28 Mar 2006
James Howard Kunstler’s Eyesores…
We all love James Howard Kunstler. Even if we might not always agree with him, his dry and ascerbic take on the world is one of peak oil’s more entertaining voices. He has single-handedly elevated peak oil cynicism to an art form. I just spent a side-splitting and eye-moistening half an hour going through the”Eyesore of the Month” feature on his website. As one who shares his revulsion with most modern architecture, I really enjoyed his sharp wit and ‘take-no-prisoners’ assault on all that is worst about 21st century architecture. One of the things we will be able to celebrate about a post peak society is that these outrageous masturbatory ego totems will no longer be able to blight our built environments.
Stata Center at the Massachusetts Institute of Technology (see left) Kunstler slates as being “a theme park on angel dust”. It is an extraordinary structure, one I struggle to imagine any planner approving. Some of the finest examples of Eyesores of the Month are the playhouse no-one can play in, New Seattle Public Library, an appalling student housing complex, and the Airbus. Do check them out, Kunstler’s commentaries are wonderful.
One of my favourites is the Peter B. Lewis Building for Case Western Reserve University’s Weatherhead School of Management (see right), of which Kunstler writes;
>If your dog had a tumor like this the vets would just shake their heads and put him to sleep. The design follows the logic of cancer: invade and overwhelm the host organism. It’s appropriate that this building houses the business school, because it aptly expresses the disfigurement of American economic practice in our time: banality meets pathology in a tragic duet.
Of one particularly banal house he drove past and photographed near New York he writes:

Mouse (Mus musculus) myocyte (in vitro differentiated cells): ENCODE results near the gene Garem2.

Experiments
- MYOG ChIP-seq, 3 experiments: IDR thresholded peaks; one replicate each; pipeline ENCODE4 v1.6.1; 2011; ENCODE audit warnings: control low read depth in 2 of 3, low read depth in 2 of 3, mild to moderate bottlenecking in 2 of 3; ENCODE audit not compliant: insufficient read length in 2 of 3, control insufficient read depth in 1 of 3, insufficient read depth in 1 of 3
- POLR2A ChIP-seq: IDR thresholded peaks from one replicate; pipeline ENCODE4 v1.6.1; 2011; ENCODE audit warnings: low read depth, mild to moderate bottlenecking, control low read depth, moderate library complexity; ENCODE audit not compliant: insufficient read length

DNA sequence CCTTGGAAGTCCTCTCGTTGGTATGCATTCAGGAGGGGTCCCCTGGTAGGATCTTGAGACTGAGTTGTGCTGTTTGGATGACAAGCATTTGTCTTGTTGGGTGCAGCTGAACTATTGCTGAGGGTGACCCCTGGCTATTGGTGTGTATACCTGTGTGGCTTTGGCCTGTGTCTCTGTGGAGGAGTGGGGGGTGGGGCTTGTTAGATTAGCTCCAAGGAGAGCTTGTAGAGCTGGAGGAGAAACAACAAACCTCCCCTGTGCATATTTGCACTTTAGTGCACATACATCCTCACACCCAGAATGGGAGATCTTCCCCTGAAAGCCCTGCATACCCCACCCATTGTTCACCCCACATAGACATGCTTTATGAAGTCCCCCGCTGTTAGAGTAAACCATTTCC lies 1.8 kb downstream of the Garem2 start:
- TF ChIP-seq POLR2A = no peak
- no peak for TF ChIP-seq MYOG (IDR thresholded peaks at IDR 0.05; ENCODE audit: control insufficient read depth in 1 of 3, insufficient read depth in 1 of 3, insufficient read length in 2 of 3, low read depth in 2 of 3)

>Notice the use of the classic base-shaft-head motif and the rigorous symmetry. The dual picture windows make a bold statement: “watch us have sex inside!”. A better color than monkeyshit brown might have improved the overall effect, but why be picky? Excellent location for serial killers.
What is foisted upon us as modern architecture is, in the main, an insult to our taste and our intelligence. I was in Bristol the other week walking around in the new business district near the docks, all these huge ‘statement’ office buildings, mostly half empty, wondering what will we actually do with these spaces when they are no longer required for offices? They would be almost totally uninhabitable, with no usable ground left around them. We would have to abandon what was once thriving dockside communities as useless.
I mean, if people wanted to live in them, how would you even think about heating them? People in the future will marvel (with no doubt a high degree of entirely justified resentment) at the ego driven short termist society that produced these cathedrals to bad taste. Sitting here in the UK I can snigger at some of the more outlandish US examples, but the UK of course is similarly awash with bad taste building, most of it just not on quite the same scale (with a couple of notable exceptions). I will keep my camera with me, and share any particularly offensive examples I see.
Over my years in Ireland I accumulated a collection of slides of some of the most appalling examples of post-Celtic Tiger tastelessness (unfortunately I don’t yet have the gizmo for being able to scan slides..). My favourites are a house near Kinsale which looks like Elvis Presley’s Graccelands rebuilt in minature in concrete block, and the house on the Dublin road out of Cork that looks like Ken and Barbie’s dream home. On the left is a picture that is one of my favourites, in terms of simply how banal a building can be, and how one single house can destroy the myth that PVC cladding is ‘maintenance free’. Thank heavens for the wit and the poison pen of Kunstler, prowling the land, bullshit detector in hand…